World Day for Decent Work: Unions unite for investment in care for decent jobs and gender equality

7 Oct 2019

world day for decent work

Joint Statement by ITUC, UNI Global Union, Public Services International, Education International, IUF and International Domestic Workers Federation.
On this year’s World Day for Decent Work, we celebrate care workers and demand a fair deal for their work through recognition, living wages, equal pay for work of equal value and safe and heathy working environments that are free from discrimination, violence and harassment.
Care work is indispensable. In 2015, 2.1 billion people, young and elderly, were in need of care. By 2030, this number is projected to increase by 200 million. The International Labour Organization has stated that current deficits in the quality and provision of care services will create a severe and unsustainable global care crisis and increase gender inequalities at work, if not adequately addressed.
The availability and quality of care services depends on a well-trained workforce that has decent working conditions and wages commensurate with their skills and competencies. However, care work is systematically undervalued and underpaid. Care workers – the majority of whom are women, and disproportionately migrant women and women of colour – too often experience discrimination, job insecurity, including zero-hours contracts, low pay, poor working conditions and violence and harassment at work. Many must work multiple jobs just to make ends meet. Austerity, public disinvestment and outsourcing accelerate precarious and informal conditions for care workers, especially for the growing numbers of domestic workers and home care workers.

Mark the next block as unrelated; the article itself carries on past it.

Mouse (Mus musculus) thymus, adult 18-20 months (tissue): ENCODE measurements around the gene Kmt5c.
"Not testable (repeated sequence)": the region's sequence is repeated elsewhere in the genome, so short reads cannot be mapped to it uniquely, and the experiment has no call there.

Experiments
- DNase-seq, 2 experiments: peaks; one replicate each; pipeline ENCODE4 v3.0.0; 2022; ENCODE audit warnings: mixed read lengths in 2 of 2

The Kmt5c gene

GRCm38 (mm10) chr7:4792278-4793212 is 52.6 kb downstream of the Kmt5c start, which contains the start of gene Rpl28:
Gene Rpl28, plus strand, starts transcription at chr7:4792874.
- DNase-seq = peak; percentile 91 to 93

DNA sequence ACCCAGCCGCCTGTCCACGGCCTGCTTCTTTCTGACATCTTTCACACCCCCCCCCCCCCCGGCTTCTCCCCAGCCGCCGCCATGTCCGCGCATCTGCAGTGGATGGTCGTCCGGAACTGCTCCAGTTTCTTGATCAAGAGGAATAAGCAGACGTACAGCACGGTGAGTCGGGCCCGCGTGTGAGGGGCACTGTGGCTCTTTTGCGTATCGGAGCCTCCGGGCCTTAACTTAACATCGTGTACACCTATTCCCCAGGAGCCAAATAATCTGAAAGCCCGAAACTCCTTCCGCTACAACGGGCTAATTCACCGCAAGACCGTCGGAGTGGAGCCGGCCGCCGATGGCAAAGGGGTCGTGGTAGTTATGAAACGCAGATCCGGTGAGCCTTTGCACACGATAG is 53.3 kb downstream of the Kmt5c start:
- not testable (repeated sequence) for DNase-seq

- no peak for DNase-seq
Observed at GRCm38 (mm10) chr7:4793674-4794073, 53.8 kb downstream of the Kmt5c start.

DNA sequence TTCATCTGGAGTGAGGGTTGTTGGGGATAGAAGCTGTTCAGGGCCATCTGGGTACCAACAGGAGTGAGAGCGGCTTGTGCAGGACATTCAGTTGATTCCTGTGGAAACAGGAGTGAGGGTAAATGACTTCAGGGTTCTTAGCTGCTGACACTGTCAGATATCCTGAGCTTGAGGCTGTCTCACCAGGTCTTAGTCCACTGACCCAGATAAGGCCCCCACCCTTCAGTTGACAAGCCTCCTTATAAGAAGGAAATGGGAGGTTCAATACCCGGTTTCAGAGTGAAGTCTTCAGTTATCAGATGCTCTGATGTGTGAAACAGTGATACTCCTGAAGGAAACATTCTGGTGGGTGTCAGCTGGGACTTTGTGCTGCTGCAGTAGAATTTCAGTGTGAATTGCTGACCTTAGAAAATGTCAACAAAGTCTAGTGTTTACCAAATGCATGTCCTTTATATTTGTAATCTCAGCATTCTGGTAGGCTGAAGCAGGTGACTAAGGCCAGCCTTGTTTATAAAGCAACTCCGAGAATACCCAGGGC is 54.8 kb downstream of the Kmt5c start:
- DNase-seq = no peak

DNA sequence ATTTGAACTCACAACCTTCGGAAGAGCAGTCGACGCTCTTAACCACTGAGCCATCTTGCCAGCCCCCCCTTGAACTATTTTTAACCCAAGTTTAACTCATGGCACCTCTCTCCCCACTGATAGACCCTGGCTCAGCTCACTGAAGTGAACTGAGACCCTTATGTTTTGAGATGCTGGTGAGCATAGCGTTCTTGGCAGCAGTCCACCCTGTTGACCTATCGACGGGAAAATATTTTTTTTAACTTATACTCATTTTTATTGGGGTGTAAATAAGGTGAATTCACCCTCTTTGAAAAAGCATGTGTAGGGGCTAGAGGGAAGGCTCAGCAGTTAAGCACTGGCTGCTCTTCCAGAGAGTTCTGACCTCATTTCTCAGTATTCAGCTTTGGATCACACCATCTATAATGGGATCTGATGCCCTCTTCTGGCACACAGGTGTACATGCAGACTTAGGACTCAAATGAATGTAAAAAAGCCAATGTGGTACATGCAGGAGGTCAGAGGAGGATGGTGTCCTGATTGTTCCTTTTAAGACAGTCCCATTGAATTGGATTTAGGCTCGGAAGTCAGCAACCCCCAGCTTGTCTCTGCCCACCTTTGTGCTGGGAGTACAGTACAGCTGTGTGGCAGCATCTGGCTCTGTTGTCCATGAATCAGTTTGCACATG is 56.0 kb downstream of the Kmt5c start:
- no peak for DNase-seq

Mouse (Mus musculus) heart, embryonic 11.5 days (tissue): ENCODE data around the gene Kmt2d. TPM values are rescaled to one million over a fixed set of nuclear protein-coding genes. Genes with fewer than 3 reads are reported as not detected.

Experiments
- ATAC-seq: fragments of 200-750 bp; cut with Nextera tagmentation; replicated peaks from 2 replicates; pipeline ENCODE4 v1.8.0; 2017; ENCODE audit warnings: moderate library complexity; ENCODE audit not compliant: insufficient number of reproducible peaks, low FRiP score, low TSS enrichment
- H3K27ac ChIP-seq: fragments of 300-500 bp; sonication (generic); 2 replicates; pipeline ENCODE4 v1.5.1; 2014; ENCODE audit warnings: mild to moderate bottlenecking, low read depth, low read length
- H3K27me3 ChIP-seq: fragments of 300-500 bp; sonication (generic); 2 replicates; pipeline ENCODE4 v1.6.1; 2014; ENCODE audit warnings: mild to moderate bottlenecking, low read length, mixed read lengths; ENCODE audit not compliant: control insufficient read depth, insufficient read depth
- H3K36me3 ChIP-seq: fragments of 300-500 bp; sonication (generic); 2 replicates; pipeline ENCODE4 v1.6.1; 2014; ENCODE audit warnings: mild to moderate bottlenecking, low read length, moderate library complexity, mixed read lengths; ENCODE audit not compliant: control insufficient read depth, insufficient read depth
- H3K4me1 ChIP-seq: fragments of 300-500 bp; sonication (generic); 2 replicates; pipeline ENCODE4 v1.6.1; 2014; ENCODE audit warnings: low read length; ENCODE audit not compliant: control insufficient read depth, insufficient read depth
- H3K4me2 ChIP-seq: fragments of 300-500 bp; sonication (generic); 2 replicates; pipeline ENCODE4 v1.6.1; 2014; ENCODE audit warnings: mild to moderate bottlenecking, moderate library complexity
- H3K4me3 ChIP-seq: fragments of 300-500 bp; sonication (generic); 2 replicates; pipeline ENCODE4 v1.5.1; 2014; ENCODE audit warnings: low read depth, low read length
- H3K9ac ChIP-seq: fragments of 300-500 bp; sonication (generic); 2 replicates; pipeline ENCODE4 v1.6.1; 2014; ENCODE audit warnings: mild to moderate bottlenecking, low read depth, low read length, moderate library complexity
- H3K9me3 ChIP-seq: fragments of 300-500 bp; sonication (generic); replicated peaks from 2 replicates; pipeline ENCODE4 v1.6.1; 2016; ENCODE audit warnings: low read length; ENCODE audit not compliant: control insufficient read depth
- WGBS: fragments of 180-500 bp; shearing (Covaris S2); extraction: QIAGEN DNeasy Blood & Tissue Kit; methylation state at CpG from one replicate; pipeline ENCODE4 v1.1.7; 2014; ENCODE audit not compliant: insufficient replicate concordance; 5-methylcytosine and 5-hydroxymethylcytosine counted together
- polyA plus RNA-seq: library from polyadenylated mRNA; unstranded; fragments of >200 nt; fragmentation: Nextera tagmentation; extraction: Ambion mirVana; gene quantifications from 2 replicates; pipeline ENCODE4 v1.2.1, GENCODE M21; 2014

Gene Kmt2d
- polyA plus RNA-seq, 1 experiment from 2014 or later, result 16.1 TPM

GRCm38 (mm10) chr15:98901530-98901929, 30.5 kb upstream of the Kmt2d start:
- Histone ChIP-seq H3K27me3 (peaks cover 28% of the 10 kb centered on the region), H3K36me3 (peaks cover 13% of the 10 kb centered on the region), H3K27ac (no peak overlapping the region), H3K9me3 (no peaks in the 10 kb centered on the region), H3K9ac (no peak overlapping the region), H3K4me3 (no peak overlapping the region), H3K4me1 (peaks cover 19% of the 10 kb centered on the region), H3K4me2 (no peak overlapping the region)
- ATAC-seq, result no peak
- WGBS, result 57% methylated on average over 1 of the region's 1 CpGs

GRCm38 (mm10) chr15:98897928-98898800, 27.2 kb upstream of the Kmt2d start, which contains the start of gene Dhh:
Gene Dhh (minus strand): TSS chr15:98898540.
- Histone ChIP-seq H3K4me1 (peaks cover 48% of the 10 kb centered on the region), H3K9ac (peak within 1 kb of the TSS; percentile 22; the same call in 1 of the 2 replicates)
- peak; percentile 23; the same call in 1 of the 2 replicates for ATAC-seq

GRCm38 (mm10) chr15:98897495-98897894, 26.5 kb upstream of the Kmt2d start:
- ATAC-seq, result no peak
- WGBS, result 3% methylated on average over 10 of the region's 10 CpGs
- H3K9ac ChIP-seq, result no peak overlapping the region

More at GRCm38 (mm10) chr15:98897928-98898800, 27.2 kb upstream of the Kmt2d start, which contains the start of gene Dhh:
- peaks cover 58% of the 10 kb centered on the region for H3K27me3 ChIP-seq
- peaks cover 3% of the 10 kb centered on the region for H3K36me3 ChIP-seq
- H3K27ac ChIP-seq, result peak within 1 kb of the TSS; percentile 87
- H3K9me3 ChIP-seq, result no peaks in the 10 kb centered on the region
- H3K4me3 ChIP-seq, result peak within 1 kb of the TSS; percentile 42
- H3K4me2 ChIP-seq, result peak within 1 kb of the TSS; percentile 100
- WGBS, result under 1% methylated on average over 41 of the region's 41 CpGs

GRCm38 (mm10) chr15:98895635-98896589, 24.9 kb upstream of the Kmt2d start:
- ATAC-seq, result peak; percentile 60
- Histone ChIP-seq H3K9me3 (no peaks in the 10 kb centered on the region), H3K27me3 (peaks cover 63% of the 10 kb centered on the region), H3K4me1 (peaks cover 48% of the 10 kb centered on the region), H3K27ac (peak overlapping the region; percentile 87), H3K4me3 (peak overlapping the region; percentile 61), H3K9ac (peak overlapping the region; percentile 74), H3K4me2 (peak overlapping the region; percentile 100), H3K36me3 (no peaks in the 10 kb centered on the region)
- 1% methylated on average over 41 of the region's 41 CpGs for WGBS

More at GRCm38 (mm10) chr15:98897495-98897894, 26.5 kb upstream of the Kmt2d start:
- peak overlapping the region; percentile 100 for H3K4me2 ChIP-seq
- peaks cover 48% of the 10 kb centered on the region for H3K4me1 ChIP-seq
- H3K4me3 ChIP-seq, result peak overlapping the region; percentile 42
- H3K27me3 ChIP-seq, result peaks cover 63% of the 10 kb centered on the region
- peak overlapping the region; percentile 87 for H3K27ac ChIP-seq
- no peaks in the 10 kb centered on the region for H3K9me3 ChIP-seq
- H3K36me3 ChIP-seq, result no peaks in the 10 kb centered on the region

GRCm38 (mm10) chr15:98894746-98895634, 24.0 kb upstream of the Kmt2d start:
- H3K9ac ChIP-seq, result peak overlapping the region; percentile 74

Cuts in public care services and jobs have had a double impact on women who are finding it harder to obtain and remain in quality jobs, whilst mainly filling the care gap left by cuts as unpaid carers. Globally, women perform 72.6 per cent of all unpaid care work. This constitutes a major barrier to women entering the labour market or moving to better quality jobs, hampers their ability to earn a decent living and limits their autonomy and the full exercise of their rights.
Investment in care as a public good linked with global respect of the rights of all workers, including migrant workers, to union representation, collective bargaining and living minimum wages can reverse current trends and avert a global care crisis. Joining trade unions to bargain for better pay and conditions and access to training and life-long learning is crucial to promoting decent work for care workers and will help to resolve labour shortages in the care sector.
Research has proven that investing the equivalent of two per cent of gross domestic product in the care economy would provide millions of quality jobs, help tackle gender gaps in employment and reduce gender inequalities in both paid and unpaid care work.
On World Day for Decent Work, care workers and their unions stand united and committed to securing decent care jobs and services.